What does a cell know about its environment? It gathers chemical information with the help of receptors and channels in the cell membrane. That is how a cell in the pancreas, for example, knows if the there is too much sugar in the blood and thus whether insulin needs to be produced. But a cell requires more than just chemical information – it also needs to detect the mechanical properties of its environment. That way the cell can determine, for example, whether there is an opening that it can slip through. Recent results show that stem cells use such mechanical information to determine which cell type (for example bone cell, brain cell, or muscle cell) they will differentiate into. What remains unclear is what the cell uses as a 'sense' to determine external mechanical characteristics.
Molecules on the boundary
FOM PhD student Elizaveta Novikova (Eindhoven University of Technology), working in this FOM programme, is searching for the answer at the boundary between the cell and the outside world. Proteins called integrins, situated at this boundary, directly link the cell skeleton to the world around it. Recent experiments demonstrate that some integrins form catch bonds: bonds that become stronger when stressed. As these proteins are directly sensitive to mechanical signals, Novikova suspected they might play a role in mechanical sensing. She developed a model that captures both the characteristics of single catch bonds and the collective behaviour of large clusters of catch bonds. Her calculations reveal that as the environment gets stiffer, the number of bound catch bonds increases in accord.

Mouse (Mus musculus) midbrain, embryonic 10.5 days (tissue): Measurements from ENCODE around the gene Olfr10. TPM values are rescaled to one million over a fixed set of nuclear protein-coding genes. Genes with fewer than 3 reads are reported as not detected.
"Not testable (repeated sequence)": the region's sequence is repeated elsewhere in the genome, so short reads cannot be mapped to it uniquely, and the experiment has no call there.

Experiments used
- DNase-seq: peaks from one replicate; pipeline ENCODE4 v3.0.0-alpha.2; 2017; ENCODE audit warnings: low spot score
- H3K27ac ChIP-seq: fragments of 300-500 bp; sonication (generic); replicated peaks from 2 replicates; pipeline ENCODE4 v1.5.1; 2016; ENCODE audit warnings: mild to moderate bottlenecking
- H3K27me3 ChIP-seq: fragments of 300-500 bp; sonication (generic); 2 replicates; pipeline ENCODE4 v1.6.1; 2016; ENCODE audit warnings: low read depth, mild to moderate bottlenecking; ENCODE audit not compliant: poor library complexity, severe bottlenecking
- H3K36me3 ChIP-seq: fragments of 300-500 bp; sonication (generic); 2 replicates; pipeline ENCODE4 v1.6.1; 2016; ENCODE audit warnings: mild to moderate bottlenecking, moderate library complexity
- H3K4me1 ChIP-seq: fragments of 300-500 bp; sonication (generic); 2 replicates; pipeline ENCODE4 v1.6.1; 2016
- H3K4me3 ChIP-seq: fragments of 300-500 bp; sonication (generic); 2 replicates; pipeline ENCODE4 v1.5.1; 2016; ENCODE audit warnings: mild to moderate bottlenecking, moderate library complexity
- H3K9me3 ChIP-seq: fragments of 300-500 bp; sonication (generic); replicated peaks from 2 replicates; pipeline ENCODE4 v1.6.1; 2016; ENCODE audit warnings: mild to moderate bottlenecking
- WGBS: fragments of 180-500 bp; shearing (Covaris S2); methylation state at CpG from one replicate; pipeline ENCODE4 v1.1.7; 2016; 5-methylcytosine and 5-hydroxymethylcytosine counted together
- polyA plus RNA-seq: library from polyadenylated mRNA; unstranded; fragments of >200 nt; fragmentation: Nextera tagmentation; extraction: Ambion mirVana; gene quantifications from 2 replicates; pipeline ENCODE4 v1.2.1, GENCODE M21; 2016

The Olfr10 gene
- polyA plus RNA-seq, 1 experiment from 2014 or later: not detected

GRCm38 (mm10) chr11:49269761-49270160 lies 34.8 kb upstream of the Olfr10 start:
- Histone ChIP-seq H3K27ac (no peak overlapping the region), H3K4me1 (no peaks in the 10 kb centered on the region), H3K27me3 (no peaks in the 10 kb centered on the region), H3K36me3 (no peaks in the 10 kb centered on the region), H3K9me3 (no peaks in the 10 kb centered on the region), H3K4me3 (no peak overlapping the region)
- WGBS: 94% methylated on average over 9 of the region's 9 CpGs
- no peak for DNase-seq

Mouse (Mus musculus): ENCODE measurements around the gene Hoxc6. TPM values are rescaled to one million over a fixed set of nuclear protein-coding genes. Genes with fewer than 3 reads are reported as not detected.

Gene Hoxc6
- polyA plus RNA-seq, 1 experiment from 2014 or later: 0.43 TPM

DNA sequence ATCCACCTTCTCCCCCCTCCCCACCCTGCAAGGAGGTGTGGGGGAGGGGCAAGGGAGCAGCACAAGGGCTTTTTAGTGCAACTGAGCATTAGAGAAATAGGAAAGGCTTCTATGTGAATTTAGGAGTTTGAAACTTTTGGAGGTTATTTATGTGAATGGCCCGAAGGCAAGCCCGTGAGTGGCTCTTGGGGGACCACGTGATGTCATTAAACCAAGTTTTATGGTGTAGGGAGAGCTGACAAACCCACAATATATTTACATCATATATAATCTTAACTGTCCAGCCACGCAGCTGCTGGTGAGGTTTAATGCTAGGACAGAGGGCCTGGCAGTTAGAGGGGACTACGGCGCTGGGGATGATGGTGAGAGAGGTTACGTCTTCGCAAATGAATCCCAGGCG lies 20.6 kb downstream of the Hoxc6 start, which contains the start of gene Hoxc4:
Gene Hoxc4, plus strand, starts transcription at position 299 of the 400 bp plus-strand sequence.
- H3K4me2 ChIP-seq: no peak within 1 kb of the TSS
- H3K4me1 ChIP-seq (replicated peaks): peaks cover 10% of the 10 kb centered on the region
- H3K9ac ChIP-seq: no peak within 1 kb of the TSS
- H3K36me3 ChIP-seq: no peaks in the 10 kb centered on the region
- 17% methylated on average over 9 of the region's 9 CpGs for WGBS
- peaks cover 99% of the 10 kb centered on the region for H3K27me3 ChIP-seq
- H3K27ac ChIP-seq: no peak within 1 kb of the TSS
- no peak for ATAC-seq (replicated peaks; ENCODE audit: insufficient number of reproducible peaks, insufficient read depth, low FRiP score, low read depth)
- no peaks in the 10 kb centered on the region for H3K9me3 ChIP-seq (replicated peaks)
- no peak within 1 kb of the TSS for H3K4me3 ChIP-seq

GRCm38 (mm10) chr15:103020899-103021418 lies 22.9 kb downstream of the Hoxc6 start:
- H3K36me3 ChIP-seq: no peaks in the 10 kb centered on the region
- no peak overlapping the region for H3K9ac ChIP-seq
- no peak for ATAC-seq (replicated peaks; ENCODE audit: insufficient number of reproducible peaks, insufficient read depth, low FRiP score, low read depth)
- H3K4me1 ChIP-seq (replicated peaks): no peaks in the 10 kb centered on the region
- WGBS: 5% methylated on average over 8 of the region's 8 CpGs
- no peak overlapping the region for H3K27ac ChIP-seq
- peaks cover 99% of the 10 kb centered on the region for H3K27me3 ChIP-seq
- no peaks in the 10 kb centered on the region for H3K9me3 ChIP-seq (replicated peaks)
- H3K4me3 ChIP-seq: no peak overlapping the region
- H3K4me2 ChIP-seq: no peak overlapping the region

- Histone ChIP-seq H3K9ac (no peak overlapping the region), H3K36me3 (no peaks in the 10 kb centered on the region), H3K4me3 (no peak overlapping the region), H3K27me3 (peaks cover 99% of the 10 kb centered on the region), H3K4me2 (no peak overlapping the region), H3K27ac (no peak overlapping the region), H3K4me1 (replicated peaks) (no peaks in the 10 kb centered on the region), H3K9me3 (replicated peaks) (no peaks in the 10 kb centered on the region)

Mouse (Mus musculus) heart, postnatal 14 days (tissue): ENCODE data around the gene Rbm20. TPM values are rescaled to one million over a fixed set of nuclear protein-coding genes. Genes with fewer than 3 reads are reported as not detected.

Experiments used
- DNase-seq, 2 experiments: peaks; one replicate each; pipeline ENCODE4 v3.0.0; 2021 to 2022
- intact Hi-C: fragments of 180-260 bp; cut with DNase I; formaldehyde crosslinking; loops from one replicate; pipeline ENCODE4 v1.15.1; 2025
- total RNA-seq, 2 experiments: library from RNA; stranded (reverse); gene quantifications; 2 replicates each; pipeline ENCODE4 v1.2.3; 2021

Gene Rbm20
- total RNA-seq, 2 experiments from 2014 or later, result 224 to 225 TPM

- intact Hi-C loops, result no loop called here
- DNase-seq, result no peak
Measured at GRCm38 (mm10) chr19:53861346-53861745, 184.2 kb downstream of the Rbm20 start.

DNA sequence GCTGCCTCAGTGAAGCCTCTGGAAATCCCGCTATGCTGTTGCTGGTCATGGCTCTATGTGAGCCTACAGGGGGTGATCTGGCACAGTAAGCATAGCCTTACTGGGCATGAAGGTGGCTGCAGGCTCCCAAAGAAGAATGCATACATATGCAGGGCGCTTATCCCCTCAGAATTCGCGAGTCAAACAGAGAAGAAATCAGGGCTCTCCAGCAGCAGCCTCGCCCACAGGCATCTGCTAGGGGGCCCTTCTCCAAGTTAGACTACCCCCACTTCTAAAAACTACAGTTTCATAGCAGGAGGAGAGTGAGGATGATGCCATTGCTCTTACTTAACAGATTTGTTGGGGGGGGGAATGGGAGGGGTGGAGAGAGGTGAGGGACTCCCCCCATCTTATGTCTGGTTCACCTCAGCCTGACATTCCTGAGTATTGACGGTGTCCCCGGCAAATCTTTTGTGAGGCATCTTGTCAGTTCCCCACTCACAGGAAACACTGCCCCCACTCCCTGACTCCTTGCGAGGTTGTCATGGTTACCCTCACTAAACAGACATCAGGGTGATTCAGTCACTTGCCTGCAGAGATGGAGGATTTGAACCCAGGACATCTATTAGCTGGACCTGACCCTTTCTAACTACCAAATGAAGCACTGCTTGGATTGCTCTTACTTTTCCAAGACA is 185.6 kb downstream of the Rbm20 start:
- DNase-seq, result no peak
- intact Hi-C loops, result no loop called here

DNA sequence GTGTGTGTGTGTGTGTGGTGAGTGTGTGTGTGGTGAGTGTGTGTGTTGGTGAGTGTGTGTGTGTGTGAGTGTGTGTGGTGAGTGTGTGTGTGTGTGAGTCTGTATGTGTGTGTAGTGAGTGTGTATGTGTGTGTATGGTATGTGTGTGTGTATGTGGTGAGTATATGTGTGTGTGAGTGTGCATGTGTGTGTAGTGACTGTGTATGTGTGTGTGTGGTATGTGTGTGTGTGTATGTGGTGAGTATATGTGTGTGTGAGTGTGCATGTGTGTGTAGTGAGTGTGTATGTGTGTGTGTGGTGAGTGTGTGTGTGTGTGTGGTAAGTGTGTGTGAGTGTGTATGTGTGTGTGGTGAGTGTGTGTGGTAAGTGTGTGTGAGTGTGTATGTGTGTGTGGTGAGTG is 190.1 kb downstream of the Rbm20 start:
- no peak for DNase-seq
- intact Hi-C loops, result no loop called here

The cell thus has something very useful at its disposal. An internally measurable quantity – the number of attached integrin catch bonds – is a direct measure for the mechanical stiffness of the external environment. Novikova therefore proposes that a first and crucial step for mechanosensing takes place right there, in integrin clusters at the molecular level.
This insight provides new handles to control or program cellular response by manipulating the external environment. An appropriately designed environment can, conceivably, guide the movement of cells in predetermined directions, or force stem cells to differentiate into a specific cell type.